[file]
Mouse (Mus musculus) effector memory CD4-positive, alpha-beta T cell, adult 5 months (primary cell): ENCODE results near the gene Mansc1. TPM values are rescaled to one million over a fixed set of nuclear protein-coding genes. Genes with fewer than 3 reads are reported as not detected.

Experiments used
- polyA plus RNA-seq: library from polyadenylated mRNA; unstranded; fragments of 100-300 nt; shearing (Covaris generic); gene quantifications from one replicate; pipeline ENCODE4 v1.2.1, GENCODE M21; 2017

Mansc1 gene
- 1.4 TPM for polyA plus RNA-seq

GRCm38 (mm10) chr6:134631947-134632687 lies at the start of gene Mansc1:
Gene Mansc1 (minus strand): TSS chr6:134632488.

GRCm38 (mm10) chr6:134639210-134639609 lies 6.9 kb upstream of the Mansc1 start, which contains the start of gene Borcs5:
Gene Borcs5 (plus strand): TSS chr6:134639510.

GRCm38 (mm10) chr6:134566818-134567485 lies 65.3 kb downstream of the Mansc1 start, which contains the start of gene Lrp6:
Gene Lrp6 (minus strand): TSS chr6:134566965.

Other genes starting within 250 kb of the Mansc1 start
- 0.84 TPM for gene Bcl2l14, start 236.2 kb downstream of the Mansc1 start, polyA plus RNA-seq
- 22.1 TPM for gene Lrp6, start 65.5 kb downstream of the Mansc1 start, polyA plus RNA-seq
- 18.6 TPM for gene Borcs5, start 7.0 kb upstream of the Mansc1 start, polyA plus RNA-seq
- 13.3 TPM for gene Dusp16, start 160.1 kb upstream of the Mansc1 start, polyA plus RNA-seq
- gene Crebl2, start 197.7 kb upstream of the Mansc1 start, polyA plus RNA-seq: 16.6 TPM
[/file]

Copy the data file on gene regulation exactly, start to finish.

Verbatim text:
Mouse (Mus musculus) effector memory CD4-positive, alpha-beta T cell, adult 5 months (primary cell): ENCODE results near the gene Mansc1. TPM values are rescaled to one million over a fixed set of nuclear protein-coding genes. Genes with fewer than 3 reads are reported as not detected.

Experiments used
- polyA plus RNA-seq: library from polyadenylated mRNA; unstranded; fragments of 100-300 nt; shearing (Covaris generic); gene quantifications from one replicate; pipeline ENCODE4 v1.2.1, GENCODE M21; 2017

Mansc1 gene
- 1.4 TPM for polyA plus RNA-seq

GRCm38 (mm10) chr6:134631947-134632687 lies at the start of gene Mansc1:
Gene Mansc1 (minus strand): TSS chr6:134632488.

GRCm38 (mm10) chr6:134639210-134639609 lies 6.9 kb upstream of the Mansc1 start, which contains the start of gene Borcs5:
Gene Borcs5 (plus strand): TSS chr6:134639510.

GRCm38 (mm10) chr6:134566818-134567485 lies 65.3 kb downstream of the Mansc1 start, which contains the start of gene Lrp6:
Gene Lrp6 (minus strand): TSS chr6:134566965.

Other genes starting within 250 kb of the Mansc1 start
- 0.84 TPM for gene Bcl2l14, start 236.2 kb downstream of the Mansc1 start, polyA plus RNA-seq
- 22.1 TPM for gene Lrp6, start 65.5 kb downstream of the Mansc1 start, polyA plus RNA-seq
- 18.6 TPM for gene Borcs5, start 7.0 kb upstream of the Mansc1 start, polyA plus RNA-seq
- 13.3 TPM for gene Dusp16, start 160.1 kb upstream of the Mansc1 start, polyA plus RNA-seq
- gene Crebl2, start 197.7 kb upstream of the Mansc1 start, polyA plus RNA-seq: 16.6 TPM